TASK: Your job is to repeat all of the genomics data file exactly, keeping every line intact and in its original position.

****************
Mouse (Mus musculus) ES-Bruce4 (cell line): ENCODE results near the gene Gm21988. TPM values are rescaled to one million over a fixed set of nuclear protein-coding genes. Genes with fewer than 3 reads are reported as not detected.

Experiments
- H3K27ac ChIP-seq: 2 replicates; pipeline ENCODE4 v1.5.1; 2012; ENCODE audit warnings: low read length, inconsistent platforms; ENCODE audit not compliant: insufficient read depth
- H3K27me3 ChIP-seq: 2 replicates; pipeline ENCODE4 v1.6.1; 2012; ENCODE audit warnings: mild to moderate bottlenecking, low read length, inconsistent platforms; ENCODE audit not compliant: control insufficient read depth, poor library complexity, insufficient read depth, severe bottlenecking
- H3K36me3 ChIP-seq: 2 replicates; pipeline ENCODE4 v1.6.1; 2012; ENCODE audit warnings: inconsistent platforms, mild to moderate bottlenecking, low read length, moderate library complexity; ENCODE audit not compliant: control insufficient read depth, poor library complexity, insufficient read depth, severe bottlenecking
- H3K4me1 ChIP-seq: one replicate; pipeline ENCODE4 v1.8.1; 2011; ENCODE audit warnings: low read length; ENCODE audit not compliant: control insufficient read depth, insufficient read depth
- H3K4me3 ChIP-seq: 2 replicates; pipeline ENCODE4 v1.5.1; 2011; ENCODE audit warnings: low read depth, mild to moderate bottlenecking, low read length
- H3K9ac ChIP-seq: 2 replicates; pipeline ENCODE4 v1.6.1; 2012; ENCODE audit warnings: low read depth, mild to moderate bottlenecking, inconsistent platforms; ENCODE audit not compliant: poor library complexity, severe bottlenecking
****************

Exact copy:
Mouse (Mus musculus) ES-Bruce4 (cell line): ENCODE results near the gene Gm21988. TPM values are rescaled to one million over a fixed set of nuclear protein-coding genes. Genes with fewer than 3 reads are reported as not detected.

Experiments
- H3K27ac ChIP-seq: 2 replicates; pipeline ENCODE4 v1.5.1; 2012; ENCODE audit warnings: low read length, inconsistent platforms; ENCODE audit not compliant: insufficient read depth
- H3K27me3 ChIP-seq: 2 replicates; pipeline ENCODE4 v1.6.1; 2012; ENCODE audit warnings: mild to moderate bottlenecking, low read length, inconsistent platforms; ENCODE audit not compliant: control insufficient read depth, poor library complexity, insufficient read depth, severe bottlenecking
- H3K36me3 ChIP-seq: 2 replicates; pipeline ENCODE4 v1.6.1; 2012; ENCODE audit warnings: inconsistent platforms, mild to moderate bottlenecking, low read length, moderate library complexity; ENCODE audit not compliant: control insufficient read depth, poor library complexity, insufficient read depth, severe bottlenecking
- H3K4me1 ChIP-seq: one replicate; pipeline ENCODE4 v1.8.1; 2011; ENCODE audit warnings: low read length; ENCODE audit not compliant: control insufficient read depth, insufficient read depth
- H3K4me3 ChIP-seq: 2 replicates; pipeline ENCODE4 v1.5.1; 2011; ENCODE audit warnings: low read depth, mild to moderate bottlenecking, low read length
- H3K9ac ChIP-seq: 2 replicates; pipeline ENCODE4 v1.6.1; 2012; ENCODE audit warnings: low read depth, mild to moderate bottlenecking, inconsistent platforms; ENCODE audit not compliant: poor library complexity, severe bottlenecking